Mystery solved: Here is why clouds vanish during a solar eclipse

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Web Desk
A dove stands in an electric power pole during the annular solar eclipse in Brasilia, Brazil October 14. —Reuters
A dove stands in an electric power pole during the annular solar eclipse in Brasilia, Brazil October 14. —Reuters

When the Moon eclipses the Sun, casting a momentary shadow on our world, the spectacle is awe-inspiring and one surprising effect observed is the rapid dissipation of clouds, occurring when just 15% of the Sun is obscured by the Moon.

Victor Trees, leading a team from the Royal Netherlands Meteorological Institute and Delft University of Technology, focused on the disappearance of shallow cumulus clouds over land during a solar eclipse.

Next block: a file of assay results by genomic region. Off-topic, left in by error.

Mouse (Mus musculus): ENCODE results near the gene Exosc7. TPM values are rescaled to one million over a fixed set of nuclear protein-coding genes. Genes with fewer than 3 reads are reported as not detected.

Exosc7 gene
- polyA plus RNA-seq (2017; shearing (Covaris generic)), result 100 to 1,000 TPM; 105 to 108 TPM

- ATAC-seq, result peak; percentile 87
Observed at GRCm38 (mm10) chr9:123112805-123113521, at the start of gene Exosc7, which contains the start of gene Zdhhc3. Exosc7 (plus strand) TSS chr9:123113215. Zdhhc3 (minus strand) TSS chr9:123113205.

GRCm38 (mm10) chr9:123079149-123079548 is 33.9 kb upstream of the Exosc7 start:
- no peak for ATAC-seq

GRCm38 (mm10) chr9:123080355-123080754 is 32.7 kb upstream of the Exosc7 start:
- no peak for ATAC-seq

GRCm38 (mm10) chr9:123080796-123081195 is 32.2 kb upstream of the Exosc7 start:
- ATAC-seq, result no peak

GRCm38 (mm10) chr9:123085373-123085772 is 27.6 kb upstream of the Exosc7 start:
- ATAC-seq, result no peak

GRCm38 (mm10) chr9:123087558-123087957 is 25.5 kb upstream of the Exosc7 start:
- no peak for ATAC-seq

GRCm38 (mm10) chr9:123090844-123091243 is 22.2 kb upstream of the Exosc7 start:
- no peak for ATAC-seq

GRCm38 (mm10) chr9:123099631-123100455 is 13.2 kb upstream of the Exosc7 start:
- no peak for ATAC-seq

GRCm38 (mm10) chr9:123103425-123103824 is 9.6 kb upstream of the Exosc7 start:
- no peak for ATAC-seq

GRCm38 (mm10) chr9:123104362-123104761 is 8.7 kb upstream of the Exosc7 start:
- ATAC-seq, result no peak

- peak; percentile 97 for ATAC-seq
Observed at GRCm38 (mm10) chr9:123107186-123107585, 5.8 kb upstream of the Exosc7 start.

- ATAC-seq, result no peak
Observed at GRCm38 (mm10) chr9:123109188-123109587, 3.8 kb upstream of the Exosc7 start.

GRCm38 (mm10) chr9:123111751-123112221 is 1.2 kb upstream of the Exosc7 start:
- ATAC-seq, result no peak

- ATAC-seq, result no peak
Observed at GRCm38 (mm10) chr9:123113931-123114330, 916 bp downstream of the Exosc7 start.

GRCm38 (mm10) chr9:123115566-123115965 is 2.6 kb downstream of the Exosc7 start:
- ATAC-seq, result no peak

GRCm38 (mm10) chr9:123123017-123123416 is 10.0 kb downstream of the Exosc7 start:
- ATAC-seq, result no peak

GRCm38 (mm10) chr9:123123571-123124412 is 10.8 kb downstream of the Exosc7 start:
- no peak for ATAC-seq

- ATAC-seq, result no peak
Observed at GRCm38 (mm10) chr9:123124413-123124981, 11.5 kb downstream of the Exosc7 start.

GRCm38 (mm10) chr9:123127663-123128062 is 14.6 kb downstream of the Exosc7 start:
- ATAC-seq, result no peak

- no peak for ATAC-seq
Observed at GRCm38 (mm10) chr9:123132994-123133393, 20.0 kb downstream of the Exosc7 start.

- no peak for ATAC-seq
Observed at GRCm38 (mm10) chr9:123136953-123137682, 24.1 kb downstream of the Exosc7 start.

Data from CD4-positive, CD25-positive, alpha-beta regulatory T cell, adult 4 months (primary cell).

This discovery, according to Trees, holds implications for climate engineering efforts. 

Blocking sunlight, a proposed solution to mitigate climate change may unintentionally reduce cloud cover. 

Since clouds reflect sunlight, they play a role in cooling the Earth.

Understanding cloud behaviour during an eclipse is challenging from the Earth's surface. The team tackled this by accounting for the Moon's shadow in satellite calculations of cloud top reflectivity. 

Surprisingly, cumulus clouds vanish when only 15% of the Sun is covered, reappearing once the eclipse concludes.

Simulations using cloud modelling software explained this phenomenon. When sunlight is blocked, the surface cools, diminishing warm air updrafts crucial for cumulus cloud formation. 

This effect occurs over land, impacting weather patterns, while the ocean remains unaffected.

Cumulus clouds, instrumental in weather patterns, may be influenced by climate geoengineering, prompting the need for further investigation. 

The study, shedding light on this intricate connection, has been published in Communications Earth & Environment.